Columbia Fires Official for Failing to Admit Under-Qualified Foreign Students

By David North on May 26, 2022

Columbia University, an Ivy League institution, has fired an admissions officer for failing to extend admissions to under-qualified foreign students, according to a recent article in the New York Post.

The motivation for the firing: The foreign students would be paying full-freight and, apparently, the university needed or wanted the money.

The official in question, who has filed a lawsuit against the university, is Yocasta Brens.

Brens said that she was not sure that the applicants in question would be, in fact, full-time students and was told to ignore their lack of credentials. The would-be students were from South Africa.

The conflict between admitting under-qualified students who can pay their own way and the desire to have only fully qualified students is an old one in academia, but usually does not reach the Ivy League, as it has in this case. At the bottom of the academic barrel there are plenty of institutions that routinely admit 100 percent of their applicants, skilled or unskilled, citizen or foreign, because that is the only way that these colleges can survive.

While Columbia has an endowment of more than $11 billion (Harvard has more than $40 billion), the finances of its many component parts presumably vary, with some elements in this huge school operating in the expensive environment of Manhattan better than others. In this case, the admissions dispute arose within Columbia’s Teachers College, which may need (or want) more money than it currently has.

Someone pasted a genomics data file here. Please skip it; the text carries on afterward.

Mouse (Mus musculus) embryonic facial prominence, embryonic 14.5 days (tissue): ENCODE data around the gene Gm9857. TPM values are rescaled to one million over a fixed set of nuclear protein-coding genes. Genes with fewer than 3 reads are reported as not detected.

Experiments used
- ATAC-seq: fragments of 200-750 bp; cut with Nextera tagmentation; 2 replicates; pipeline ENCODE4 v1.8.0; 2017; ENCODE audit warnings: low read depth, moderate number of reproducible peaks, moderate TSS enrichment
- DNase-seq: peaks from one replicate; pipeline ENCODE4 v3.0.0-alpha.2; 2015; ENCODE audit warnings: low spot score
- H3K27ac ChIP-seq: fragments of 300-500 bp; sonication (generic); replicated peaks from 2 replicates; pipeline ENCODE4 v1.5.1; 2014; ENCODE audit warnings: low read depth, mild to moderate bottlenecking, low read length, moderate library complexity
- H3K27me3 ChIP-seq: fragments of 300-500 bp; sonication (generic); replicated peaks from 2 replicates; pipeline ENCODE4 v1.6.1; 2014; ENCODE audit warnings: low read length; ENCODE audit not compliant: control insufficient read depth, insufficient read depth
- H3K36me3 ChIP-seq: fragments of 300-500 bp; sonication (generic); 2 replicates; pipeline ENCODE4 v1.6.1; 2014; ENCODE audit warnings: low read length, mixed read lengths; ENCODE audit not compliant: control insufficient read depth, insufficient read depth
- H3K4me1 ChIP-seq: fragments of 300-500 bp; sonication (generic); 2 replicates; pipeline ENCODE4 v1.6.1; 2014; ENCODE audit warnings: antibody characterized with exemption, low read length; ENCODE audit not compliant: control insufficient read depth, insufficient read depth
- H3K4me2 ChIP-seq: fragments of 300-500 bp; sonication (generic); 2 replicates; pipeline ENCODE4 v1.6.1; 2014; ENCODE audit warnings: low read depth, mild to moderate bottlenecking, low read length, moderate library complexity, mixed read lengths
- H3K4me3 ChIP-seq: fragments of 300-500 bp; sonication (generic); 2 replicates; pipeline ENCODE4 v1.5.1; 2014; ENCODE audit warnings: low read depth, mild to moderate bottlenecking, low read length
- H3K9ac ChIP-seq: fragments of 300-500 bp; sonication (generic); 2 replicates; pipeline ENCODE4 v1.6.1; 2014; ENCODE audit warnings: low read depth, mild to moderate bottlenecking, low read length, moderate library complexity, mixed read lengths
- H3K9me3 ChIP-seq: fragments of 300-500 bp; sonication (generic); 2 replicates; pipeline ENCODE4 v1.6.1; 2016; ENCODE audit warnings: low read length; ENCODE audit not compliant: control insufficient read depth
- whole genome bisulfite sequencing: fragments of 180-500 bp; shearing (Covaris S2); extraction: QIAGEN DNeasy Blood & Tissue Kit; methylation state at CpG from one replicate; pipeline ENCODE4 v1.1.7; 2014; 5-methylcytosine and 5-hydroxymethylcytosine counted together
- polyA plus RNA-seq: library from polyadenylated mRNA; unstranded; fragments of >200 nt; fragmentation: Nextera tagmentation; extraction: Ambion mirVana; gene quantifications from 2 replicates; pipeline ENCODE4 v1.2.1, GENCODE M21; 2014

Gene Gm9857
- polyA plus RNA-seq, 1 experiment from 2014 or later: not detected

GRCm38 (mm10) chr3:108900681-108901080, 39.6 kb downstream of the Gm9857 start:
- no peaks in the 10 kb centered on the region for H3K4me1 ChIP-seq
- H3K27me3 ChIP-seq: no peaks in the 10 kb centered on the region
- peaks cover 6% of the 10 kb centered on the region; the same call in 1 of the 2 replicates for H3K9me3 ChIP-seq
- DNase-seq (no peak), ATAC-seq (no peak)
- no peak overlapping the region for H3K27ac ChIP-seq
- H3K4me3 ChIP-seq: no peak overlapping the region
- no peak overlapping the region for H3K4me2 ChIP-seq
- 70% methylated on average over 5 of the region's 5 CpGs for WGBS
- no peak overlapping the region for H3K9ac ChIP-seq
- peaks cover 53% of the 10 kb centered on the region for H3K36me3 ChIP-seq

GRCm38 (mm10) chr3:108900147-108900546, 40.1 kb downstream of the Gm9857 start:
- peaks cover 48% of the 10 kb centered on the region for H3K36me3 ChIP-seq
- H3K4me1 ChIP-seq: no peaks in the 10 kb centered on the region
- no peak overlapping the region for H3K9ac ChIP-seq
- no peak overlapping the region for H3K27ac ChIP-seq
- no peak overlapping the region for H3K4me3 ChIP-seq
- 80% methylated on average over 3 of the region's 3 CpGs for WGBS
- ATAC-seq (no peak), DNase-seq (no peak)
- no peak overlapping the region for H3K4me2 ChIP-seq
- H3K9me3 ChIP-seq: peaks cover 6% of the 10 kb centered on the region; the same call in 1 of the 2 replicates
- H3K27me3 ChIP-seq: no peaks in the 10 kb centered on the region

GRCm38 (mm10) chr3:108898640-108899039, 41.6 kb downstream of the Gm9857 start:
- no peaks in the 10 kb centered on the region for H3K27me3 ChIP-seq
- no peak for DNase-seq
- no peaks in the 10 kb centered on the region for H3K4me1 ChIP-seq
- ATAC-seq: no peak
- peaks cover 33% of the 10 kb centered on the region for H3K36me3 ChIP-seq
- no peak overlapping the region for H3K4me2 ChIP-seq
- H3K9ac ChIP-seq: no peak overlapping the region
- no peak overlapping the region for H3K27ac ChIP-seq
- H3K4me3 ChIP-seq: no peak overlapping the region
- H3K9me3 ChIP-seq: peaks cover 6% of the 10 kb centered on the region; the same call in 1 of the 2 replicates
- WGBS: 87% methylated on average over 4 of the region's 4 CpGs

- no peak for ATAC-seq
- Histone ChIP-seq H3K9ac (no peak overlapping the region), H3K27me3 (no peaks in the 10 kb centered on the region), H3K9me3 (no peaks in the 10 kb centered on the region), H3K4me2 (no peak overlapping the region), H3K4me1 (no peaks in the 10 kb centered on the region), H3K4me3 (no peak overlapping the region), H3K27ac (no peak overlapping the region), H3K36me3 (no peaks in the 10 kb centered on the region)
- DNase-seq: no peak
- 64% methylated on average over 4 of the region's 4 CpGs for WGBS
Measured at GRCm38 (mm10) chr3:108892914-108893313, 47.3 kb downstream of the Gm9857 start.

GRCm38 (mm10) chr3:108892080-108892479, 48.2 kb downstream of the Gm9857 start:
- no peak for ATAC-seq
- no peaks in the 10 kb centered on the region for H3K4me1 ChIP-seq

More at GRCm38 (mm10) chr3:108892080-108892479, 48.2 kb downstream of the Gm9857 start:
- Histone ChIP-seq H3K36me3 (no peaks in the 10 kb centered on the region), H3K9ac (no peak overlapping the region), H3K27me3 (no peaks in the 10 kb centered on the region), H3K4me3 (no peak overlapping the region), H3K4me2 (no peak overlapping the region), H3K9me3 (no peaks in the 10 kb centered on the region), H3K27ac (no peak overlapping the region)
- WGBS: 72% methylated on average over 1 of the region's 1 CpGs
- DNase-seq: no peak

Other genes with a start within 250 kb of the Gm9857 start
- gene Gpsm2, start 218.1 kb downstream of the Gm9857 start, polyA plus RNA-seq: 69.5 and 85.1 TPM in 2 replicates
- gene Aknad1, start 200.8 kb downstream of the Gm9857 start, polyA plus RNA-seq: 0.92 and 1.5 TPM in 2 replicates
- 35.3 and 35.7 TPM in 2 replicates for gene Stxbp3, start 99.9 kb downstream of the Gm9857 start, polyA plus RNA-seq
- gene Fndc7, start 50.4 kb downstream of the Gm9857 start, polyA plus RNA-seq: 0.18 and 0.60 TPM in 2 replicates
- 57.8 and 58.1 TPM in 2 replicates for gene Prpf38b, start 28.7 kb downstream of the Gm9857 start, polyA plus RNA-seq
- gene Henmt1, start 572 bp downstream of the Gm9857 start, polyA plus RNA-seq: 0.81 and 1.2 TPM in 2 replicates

Underlying this particular controversy is a fundamental point, not raised by the Post: In the U.S., unlike some other nations, the government plays only the most marginal role in the question of which aliens are admitted to our colleges and universities. If a university admits a foreign student — and that student gets through a hurried interview in the embassy or the consulate — then they can come to the U.S. It is the university that decides, and if that decision is made within the Ivy League, it is highly unlikely to be reversed by the State Department.

Brens would seem to have been fired for doing her duty within the de facto migrant-selection process.